“A case is ripe for adjudication when it presents an actual, present controversy, as opposed to one that is merely hypothetical or speculative.” State v. Tripp, 776 N.W.2d 855, 859 (Iowa 2010). The intent of the ripeness doctrine is “to prevent the courts, through avoidance of premature adjudication, from entangling themselves in abstract disagreements over administrative policies, and also to protect [administrative] agencies from judicial interference until an administrative decision has been formalized and its effects felt in a concrete way by the challenging parties.” Abbott Labs. v. Gardner, 387 U.S. 136, 148–149 (1967), overruled on other grounds by Califano v. Sanders, 430 U.S. 99, 105 (1977); see also Barker v. Iowa Dep’t Pub. Safety, 922 N.W.2d 581, 590 (Iowa 2019).
Iowa Code section 692A.116(1) gives the DPS exclusive authority to “determine whether the offense for which the offender has been convicted requires the offender to register.” See State v. Bullock, 638 N.W.2d 728, 735 (Iowa 2002). “Until the Department has made a decision on the defendant’s term of registration, there is no concrete controversy. Any adjudication by the district court prior to an administrative decision and a request for judicial review of that decision is premature.” Id.; see also Murray v. State, No. 17-1770, 2018 WL 4361053, at *2 (Iowa Ct. App. Sept. 12, 2018). “If a claim is not ripe for adjudication, a court is without jurisdiction to hear the claim and must dismiss it.” State v. Steenhoek, No. 17-1727, 2018 WL 4635696, at *2 (Iowa Ct. App. Sept. 26, 2018) (quoting Iowa Coal Mining Co. v. Monroe Cty., 555 N.W.2d 418, 432 (Iowa 1996)). Furthermore, Godfrey has failed to exhaust his administrative remedies pursuant to Iowa Code section 692A.116 and section 17A.19. Therefore, we affirm the district court’s finding that “since the DPS has not yet made a formal determination ․ judicial review is not proper at this time.”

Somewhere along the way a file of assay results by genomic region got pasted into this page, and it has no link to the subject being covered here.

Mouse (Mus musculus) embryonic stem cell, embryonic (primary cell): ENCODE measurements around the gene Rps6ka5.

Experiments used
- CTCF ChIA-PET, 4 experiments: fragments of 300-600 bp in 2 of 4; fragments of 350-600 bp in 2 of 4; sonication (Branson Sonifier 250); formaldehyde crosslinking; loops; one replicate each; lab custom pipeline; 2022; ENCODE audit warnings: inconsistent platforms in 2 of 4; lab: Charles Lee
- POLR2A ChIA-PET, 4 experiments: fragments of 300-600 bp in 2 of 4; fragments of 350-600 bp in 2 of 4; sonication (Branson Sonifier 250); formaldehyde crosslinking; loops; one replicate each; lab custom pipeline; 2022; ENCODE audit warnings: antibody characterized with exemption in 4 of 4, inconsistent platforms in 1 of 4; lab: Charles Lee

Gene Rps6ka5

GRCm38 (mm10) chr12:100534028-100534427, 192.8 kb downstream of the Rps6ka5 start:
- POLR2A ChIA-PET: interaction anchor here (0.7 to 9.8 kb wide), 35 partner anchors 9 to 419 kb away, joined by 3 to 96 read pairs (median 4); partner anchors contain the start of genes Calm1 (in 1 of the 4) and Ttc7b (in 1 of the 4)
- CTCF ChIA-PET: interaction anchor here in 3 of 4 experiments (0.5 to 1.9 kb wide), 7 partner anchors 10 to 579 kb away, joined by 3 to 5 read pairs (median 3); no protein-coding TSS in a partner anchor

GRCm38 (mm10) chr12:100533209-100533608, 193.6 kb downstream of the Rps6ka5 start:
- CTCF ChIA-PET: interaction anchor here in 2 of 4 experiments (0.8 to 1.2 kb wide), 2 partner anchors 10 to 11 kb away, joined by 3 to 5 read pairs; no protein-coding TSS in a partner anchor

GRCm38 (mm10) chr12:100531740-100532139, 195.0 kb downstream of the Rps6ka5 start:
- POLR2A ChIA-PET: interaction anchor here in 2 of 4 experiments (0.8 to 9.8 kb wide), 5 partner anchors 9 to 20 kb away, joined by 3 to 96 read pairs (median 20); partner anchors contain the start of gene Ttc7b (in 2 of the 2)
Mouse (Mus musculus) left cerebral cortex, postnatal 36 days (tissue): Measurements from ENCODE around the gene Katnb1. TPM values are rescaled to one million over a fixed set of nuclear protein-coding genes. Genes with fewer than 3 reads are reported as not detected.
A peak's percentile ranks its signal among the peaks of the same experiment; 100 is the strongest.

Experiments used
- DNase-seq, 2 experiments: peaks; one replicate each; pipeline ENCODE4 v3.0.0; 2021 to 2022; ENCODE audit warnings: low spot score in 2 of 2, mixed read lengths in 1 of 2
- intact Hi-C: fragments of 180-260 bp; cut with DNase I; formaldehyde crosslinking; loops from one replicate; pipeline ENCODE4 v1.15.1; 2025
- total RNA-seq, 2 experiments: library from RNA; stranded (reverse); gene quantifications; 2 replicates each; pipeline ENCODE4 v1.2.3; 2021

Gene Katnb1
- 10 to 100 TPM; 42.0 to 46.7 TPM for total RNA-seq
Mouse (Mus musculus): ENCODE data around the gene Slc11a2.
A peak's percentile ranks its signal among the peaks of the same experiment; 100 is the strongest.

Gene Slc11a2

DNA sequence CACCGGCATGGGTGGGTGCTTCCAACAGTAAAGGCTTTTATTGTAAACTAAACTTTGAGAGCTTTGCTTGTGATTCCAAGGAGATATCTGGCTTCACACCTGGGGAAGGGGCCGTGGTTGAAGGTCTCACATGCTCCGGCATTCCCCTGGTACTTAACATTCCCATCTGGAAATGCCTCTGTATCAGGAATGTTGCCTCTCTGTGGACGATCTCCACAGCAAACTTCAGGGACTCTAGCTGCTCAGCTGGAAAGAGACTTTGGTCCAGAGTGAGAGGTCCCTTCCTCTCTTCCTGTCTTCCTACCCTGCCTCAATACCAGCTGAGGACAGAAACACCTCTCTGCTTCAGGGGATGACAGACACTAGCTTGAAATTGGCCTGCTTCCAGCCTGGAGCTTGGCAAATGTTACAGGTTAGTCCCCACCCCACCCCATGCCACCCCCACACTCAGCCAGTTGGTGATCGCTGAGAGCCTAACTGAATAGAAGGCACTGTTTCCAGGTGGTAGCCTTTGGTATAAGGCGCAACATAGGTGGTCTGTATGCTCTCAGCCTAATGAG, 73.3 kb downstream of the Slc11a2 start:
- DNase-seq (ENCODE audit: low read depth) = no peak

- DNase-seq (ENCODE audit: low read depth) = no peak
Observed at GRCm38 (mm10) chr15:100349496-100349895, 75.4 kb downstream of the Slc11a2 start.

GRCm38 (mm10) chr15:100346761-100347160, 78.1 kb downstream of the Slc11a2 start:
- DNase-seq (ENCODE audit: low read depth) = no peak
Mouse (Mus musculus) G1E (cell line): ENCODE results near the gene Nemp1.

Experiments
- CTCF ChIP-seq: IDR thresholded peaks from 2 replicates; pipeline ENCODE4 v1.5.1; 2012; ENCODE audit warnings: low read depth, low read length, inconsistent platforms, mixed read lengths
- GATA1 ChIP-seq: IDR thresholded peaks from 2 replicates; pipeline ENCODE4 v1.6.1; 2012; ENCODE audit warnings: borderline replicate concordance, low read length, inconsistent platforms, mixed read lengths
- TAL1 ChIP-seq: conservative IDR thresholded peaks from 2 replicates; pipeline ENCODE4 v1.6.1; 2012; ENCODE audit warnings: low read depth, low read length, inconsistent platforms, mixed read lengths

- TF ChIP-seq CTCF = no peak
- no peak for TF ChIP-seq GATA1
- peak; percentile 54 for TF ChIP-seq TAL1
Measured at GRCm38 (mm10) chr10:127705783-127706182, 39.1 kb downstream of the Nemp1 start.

Second, Godfrey alleges his PCR trial counsel was ineffective for failing to request the trial court take judicial notice of his underlying criminal file. The district court stated in its order granting summary disposition that it reviewed “the file and underlying criminal case.” Accordingly, Godfrey’s second allegation is without merit.
For the reasons stated above, we affirm the district court’s ruling dismissing Godfrey’s PCR application.
1. Some time prior to Godfrey’s application, the Iowa Department of Public Safety (DPS) advised the Iowa Department of Corrections (DOC) of its informal finding that Godfrey will likely be required to register as a sex offender upon his release from incarceration, however, there was no formal determination made by the DPS. It is not clear from the record when the informal finding was given to the DOC, if it was in writing or oral, or how and when Godfrey learned of it.
2. Iowa Code section 692A.126(2)(a)(1) requires a person convicted of kidnapping in the second degree prior to July 1, 2009 to register as a sex offender “if the department makes a determination that the offense was sexually motivated.”
3. Iowa Code section 692A.126(2)(b) specifies that the determination “shall be issued in writing and shall include a summary of the information and evidence considered in making the determination that the offense was sexually motivated.”